For about seven years, Leila Nogueira was out of the fitness scene. Her pregnancies, back injury, busy work life and the onset of the COVID-19 pandemic kept her from daily lunges, squats, core exercises and cardio.
Even before, the 31-year-old docketing clerk avoided public fitness studios. The idea of being the only one in the room of her body type and disability has fed the insecurities she faces.
“I really felt like I need to be active – I need to get back and work on my health,” Nogueira said.
Nogueira recognizes the judgment her and plus-sized individuals are vulnerable to within fitness environments for failing to meet the image of what ‘healthy’ or ‘capable’ people look like, making it hard to commit to a workout regime.
“Of course, I can get looks and small comments,” she said. “It can exist and that can really tear a person down.”
The world is beginning to embrace plus-sized beauty in the media and fashion industry. Some Gainesville studios and personal trainers are advocating for inclusivity.
Local studios and personal trainers dismissed the atmosphere of anxiety and pressure that may often penetrate public, commercial gyms.
Nogueira found her inspiration for getting back into fitness with Blanca Fernandez, a 28-year-old physical therapist assistant who turned her work as a personal trainer into a virtual endeavor once the COVID-19 pandemic hit.
With three yoga mats and a car, Fernandez took to teaching fitness in local parks in 2017 to pay off her student loans. Five years later, her work has since expanded into a business tailored to body confidence, Built by Blanca.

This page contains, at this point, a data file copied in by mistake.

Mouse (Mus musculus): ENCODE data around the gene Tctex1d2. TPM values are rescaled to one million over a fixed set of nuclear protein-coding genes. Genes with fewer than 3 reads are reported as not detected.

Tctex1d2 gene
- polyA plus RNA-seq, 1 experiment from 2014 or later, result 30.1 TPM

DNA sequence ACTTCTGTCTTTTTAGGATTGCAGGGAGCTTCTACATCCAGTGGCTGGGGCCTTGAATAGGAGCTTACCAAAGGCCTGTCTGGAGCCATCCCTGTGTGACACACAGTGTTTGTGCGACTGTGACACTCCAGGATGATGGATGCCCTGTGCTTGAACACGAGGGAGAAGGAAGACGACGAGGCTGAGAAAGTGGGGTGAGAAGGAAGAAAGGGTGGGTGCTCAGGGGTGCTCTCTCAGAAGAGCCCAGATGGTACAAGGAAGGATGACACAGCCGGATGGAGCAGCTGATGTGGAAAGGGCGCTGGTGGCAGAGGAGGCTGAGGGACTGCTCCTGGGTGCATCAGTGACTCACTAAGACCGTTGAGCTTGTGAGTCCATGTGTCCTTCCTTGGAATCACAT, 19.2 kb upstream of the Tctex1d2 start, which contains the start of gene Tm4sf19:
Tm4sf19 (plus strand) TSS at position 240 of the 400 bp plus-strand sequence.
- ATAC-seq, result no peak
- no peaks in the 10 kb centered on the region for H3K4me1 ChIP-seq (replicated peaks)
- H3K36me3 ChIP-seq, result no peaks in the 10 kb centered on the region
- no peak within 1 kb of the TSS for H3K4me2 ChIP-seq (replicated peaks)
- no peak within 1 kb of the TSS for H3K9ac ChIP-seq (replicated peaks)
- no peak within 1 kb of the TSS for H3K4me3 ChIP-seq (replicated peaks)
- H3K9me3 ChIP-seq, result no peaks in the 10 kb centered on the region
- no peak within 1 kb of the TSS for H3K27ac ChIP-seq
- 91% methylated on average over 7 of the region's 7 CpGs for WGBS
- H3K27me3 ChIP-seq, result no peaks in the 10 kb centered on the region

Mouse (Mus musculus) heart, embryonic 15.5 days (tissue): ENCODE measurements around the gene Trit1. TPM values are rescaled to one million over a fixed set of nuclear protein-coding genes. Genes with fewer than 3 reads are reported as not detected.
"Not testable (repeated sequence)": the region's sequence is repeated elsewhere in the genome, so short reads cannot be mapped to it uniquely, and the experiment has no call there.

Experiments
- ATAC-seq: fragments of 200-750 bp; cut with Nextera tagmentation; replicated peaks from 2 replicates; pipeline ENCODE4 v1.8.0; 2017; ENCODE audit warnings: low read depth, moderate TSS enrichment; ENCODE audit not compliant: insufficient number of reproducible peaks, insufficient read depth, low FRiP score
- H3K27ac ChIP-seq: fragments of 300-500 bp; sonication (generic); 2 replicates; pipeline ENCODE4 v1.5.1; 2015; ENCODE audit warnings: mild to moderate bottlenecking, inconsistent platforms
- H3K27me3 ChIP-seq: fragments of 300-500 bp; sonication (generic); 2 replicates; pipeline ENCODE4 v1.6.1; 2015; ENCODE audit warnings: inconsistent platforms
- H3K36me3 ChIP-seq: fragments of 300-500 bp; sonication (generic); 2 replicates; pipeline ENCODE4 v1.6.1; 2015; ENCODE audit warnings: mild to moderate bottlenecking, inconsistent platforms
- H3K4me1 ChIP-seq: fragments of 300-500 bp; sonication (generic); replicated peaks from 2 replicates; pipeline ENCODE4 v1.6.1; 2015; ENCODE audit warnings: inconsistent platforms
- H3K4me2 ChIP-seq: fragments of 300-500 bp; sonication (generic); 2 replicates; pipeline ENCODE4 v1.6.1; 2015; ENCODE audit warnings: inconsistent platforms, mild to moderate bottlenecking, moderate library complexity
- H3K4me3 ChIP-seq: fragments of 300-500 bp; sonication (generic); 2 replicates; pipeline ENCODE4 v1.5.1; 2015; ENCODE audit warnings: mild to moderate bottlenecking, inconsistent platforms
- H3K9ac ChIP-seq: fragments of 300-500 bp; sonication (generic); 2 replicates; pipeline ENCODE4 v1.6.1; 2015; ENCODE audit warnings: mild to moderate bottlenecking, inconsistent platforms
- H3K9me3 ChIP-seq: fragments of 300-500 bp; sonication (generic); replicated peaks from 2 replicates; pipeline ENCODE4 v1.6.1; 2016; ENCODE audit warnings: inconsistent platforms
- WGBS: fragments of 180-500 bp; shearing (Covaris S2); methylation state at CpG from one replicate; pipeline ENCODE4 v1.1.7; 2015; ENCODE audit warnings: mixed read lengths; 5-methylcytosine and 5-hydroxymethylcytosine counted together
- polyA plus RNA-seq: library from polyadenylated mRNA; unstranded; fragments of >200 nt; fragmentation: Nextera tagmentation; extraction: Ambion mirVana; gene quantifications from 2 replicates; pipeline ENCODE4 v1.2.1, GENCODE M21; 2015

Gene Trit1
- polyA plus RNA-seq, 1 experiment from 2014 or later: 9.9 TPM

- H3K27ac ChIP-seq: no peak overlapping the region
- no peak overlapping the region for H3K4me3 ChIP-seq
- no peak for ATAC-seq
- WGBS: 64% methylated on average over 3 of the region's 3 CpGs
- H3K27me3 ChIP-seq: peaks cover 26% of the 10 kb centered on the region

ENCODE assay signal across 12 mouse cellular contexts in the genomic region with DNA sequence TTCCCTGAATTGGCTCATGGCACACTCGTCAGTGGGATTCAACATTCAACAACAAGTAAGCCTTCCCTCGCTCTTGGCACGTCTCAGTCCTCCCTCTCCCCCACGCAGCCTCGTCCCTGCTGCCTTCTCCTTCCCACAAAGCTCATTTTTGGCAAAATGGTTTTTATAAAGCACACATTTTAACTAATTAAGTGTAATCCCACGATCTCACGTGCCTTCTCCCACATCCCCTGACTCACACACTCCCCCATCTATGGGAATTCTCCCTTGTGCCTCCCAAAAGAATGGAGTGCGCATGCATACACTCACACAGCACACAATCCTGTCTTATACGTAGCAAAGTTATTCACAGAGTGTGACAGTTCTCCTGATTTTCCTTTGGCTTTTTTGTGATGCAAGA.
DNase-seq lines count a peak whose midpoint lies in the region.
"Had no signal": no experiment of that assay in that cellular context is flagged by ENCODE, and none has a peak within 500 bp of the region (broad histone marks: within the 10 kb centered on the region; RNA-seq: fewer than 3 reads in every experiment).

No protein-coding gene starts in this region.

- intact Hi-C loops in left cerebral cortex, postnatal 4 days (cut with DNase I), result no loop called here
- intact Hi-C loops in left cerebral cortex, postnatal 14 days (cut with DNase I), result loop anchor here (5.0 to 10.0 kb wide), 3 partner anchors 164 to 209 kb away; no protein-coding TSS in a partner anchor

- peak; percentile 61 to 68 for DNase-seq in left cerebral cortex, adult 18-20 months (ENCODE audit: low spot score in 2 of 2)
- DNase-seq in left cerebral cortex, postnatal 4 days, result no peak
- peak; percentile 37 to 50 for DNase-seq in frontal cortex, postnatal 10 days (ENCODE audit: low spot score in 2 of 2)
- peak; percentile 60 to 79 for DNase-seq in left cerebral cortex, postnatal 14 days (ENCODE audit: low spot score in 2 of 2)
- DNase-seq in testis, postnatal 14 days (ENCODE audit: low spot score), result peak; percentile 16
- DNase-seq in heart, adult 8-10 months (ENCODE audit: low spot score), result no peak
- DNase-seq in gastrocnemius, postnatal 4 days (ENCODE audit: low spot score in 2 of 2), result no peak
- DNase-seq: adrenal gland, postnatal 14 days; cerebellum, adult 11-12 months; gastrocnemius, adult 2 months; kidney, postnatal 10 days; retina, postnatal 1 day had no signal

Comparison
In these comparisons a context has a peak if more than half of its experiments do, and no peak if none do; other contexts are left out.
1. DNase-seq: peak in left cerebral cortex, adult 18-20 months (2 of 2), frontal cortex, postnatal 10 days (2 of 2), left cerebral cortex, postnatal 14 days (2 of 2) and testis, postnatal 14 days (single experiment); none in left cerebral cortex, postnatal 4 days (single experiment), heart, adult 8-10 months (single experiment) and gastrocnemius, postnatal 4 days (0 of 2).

Nogueira began her fitness journey at Fernandez’s Zoom class for plus-sized patrons along with Curvy Confidence, an Gainesville-based social organization for plus-sized individuals. Nogueira has credited the organization and Fernandez for making exercise comfortable again.
“That made me feel like, okay, other people that are going through similar problems — that might have the same abilities or disabilities are going to be doing this, too,” Nogueira said.
Although she said that she had to start from square one due to her back injury, Fernandez has since reinvigorated her sense of mobility that has changed Nogueira’s perception of herself.
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“Mentally, she has given me a lot of confidence,” she said. “I felt more comfortable going out more – I felt really good.”
Prone to injury from a life revolved around athletics, Fernandez knows first-hand what it’s like to feel incapable. Having overcome these setbacks, she has since sought to leave an imprint of strength and determination within her students that may share similar sentiments.
“No matter what life throws at you, all you got is yourself. Keep going, keep moving, keep taking care of yourself. And that applied to things I was going through at that time,” Fernandez said.
Outside of personal training, Gainesville’s inclusive fitness community has grown to include other forms of staying active—with one being dance.